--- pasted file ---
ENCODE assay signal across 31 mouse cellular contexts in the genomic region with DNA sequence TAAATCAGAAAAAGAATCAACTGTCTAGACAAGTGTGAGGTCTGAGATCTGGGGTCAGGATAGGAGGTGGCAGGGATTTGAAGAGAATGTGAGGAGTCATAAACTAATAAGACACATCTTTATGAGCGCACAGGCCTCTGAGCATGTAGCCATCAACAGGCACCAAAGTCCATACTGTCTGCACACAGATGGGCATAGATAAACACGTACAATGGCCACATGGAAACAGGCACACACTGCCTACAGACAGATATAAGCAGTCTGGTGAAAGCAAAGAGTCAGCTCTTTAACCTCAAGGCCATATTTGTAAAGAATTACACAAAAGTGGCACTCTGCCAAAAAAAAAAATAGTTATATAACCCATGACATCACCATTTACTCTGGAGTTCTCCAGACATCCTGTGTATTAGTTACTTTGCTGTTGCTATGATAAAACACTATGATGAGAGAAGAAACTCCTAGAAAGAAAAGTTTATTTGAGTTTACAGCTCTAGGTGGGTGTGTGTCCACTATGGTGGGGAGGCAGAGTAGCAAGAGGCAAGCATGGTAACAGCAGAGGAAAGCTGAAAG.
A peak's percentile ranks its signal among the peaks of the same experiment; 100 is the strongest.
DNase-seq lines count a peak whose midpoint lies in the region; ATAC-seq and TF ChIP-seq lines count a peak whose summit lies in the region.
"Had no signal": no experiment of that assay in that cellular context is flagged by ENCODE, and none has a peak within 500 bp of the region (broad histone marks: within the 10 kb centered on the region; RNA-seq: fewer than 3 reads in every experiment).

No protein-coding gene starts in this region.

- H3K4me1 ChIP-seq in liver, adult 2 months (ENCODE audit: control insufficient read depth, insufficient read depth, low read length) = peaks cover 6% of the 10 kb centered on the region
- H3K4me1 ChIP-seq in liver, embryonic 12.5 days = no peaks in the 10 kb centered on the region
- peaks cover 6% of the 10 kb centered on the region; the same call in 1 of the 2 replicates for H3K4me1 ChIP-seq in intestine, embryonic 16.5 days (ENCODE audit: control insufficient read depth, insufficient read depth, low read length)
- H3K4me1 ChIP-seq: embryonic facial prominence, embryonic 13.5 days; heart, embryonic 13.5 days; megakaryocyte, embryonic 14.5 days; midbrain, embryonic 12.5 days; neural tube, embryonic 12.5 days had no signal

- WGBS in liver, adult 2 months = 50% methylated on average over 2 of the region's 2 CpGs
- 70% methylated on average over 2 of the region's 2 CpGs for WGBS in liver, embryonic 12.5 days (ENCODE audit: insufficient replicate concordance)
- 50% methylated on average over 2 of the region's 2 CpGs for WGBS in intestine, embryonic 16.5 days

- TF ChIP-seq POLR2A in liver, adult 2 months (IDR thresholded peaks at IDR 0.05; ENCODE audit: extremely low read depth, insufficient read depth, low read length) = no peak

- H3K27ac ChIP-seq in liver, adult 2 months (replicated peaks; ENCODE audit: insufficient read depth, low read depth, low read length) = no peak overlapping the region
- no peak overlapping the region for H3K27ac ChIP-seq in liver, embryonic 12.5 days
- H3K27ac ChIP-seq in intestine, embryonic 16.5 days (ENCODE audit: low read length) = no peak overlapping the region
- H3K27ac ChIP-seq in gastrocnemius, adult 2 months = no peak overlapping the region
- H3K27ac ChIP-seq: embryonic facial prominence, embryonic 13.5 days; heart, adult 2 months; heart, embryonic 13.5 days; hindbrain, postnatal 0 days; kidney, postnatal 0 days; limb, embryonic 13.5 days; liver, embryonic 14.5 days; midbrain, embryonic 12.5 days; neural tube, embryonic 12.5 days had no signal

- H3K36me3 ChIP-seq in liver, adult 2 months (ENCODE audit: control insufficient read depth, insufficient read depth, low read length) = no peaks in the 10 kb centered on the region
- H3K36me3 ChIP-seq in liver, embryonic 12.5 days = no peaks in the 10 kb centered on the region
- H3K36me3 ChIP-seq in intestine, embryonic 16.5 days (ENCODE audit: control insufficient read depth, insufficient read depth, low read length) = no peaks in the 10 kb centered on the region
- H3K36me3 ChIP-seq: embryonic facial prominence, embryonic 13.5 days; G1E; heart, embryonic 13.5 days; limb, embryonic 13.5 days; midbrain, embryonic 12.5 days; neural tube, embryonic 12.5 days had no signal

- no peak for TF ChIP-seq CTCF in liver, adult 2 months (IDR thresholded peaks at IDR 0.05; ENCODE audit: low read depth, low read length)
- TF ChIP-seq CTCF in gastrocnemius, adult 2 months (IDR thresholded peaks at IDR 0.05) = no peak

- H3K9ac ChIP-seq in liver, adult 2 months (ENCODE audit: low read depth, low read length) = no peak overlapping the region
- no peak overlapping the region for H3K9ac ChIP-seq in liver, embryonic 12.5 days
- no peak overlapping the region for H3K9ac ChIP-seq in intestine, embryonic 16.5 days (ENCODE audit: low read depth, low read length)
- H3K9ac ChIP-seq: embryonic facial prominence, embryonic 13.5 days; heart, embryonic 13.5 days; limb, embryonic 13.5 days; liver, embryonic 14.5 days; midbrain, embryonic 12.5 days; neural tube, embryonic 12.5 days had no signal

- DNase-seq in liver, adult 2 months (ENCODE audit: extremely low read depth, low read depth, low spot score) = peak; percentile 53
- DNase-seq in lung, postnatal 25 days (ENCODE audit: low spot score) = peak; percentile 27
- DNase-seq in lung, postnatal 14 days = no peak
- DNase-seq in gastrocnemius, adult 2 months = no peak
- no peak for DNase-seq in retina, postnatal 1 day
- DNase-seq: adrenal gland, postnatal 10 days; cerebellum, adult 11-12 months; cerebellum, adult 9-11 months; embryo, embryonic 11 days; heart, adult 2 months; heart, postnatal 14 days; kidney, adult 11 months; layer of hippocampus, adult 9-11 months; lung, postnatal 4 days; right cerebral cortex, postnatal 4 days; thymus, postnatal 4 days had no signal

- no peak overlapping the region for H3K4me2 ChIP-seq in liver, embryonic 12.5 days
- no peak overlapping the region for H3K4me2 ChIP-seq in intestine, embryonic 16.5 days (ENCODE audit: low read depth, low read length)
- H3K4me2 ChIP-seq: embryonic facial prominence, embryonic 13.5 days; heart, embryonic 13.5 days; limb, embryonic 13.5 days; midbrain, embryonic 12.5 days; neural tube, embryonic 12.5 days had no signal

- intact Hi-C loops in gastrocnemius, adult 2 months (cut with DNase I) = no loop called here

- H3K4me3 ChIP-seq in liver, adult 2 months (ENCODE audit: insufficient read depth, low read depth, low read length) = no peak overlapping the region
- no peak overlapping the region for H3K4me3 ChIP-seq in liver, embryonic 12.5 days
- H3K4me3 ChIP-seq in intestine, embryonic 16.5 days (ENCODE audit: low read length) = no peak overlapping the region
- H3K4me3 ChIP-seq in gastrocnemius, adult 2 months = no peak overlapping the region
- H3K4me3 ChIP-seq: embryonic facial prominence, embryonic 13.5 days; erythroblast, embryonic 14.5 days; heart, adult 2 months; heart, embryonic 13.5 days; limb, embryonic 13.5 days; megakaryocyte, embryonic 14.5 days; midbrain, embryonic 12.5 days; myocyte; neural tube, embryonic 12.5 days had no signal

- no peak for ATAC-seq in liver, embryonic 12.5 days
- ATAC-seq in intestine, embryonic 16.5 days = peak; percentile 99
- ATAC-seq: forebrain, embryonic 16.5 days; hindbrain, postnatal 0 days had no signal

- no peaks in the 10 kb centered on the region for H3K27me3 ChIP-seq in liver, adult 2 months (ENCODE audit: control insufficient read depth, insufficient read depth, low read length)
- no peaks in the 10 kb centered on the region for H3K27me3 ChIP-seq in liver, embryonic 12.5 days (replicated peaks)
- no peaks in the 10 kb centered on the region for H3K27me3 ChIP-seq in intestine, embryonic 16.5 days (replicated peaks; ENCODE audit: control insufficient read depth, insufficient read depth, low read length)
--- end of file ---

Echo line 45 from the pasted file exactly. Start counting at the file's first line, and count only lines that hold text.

- ATAC-seq in intestine, embryonic 16.5 days = peak; percentile 99